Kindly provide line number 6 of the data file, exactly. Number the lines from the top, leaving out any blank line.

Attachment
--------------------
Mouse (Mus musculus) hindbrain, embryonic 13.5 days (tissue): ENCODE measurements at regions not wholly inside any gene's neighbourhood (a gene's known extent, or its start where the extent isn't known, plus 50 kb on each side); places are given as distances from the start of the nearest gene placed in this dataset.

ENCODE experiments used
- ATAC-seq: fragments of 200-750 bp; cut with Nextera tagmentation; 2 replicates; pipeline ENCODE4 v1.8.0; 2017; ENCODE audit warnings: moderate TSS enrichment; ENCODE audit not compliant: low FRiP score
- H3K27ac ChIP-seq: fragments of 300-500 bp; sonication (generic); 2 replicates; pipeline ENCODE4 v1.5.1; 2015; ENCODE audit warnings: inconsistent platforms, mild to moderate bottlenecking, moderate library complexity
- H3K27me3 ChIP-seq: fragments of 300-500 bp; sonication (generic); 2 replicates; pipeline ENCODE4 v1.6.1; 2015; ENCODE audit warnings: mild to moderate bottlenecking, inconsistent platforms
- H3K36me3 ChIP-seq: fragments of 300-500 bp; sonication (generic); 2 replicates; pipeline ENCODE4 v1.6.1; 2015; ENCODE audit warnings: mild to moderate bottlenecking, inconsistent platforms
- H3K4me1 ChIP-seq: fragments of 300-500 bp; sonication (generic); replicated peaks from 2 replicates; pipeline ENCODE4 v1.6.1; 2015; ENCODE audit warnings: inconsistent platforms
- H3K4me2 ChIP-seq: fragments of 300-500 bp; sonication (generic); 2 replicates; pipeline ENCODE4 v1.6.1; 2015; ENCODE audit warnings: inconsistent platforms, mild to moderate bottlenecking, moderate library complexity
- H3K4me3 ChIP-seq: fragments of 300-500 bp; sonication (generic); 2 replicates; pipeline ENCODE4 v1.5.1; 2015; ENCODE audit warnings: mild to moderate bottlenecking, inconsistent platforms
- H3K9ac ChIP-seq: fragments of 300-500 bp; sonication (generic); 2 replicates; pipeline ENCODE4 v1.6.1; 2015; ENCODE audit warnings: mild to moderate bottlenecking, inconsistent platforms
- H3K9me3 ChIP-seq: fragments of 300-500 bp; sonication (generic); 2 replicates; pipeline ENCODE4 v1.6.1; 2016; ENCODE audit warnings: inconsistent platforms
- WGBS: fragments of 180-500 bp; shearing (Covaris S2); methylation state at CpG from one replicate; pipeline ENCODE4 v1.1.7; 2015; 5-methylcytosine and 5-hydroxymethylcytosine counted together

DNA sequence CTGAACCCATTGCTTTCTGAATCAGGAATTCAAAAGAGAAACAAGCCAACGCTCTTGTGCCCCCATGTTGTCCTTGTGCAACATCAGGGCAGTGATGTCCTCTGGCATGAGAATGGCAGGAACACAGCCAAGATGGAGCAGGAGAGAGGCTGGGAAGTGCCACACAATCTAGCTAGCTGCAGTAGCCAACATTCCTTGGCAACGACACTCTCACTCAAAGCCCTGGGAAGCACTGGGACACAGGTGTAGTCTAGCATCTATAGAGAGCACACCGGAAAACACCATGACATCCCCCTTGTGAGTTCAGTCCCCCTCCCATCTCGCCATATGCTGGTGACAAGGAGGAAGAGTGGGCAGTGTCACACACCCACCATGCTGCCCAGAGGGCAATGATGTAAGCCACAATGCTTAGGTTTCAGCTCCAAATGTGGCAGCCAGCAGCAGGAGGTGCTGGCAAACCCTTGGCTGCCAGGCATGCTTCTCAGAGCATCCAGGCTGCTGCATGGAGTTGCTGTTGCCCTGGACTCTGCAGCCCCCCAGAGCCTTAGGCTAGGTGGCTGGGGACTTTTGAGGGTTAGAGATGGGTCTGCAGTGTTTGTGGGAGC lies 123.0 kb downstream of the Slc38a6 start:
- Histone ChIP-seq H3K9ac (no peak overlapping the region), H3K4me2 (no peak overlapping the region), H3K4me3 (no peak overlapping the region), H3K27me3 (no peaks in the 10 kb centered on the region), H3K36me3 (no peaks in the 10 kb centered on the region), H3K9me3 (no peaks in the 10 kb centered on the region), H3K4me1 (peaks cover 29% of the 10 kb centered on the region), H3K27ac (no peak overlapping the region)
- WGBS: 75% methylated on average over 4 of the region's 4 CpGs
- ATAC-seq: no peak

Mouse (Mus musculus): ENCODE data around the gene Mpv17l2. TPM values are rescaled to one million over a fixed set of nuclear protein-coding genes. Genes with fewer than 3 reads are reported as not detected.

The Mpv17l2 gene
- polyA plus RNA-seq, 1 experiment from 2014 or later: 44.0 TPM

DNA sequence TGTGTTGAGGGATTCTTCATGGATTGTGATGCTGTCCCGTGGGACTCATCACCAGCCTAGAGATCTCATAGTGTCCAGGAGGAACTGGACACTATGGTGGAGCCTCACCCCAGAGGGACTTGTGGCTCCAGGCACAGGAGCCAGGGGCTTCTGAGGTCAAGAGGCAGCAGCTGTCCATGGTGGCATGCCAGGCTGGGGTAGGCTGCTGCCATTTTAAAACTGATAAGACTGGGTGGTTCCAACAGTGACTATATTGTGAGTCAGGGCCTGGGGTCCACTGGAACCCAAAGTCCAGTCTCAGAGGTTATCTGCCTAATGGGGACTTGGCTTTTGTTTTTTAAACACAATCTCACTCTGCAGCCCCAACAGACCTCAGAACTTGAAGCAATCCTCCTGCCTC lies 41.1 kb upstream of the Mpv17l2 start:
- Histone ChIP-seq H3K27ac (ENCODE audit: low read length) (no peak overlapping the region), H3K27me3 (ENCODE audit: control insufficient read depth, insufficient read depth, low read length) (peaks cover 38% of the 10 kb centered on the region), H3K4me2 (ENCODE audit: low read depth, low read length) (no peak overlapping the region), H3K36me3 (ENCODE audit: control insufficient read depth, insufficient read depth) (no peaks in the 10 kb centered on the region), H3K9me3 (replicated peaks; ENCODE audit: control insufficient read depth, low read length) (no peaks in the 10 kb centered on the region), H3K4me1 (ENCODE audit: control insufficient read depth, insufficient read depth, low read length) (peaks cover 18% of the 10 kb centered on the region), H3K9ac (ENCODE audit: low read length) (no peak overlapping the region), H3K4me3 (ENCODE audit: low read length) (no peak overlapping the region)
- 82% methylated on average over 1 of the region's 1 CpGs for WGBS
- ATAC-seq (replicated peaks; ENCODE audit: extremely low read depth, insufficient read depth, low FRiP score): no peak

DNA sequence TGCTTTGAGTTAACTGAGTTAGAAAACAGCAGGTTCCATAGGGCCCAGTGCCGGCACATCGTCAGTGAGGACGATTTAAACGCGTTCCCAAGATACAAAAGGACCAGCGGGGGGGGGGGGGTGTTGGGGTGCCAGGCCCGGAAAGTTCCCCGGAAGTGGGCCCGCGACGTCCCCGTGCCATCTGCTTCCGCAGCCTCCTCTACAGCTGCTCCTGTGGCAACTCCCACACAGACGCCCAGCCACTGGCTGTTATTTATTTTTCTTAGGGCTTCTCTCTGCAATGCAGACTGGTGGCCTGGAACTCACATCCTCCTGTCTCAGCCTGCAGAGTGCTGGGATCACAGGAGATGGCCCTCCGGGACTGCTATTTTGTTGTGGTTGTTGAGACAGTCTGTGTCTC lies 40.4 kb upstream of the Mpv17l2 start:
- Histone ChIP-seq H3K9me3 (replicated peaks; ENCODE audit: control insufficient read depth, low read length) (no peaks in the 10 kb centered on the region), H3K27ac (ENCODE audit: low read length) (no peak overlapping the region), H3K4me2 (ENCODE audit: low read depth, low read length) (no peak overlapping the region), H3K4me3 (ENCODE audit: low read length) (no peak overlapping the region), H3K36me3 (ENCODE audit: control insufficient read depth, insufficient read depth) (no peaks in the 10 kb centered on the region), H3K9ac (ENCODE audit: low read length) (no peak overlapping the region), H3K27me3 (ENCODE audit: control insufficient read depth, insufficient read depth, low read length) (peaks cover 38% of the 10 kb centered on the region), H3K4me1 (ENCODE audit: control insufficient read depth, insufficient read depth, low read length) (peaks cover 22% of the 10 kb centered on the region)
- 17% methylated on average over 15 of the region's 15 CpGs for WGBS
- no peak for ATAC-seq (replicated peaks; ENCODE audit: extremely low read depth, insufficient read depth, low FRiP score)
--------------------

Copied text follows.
- H3K36me3 ChIP-seq: fragments of 300-500 bp; sonication (generic); 2 replicates; pipeline ENCODE4 v1.6.1; 2015; ENCODE audit warnings: mild to moderate bottlenecking, inconsistent platforms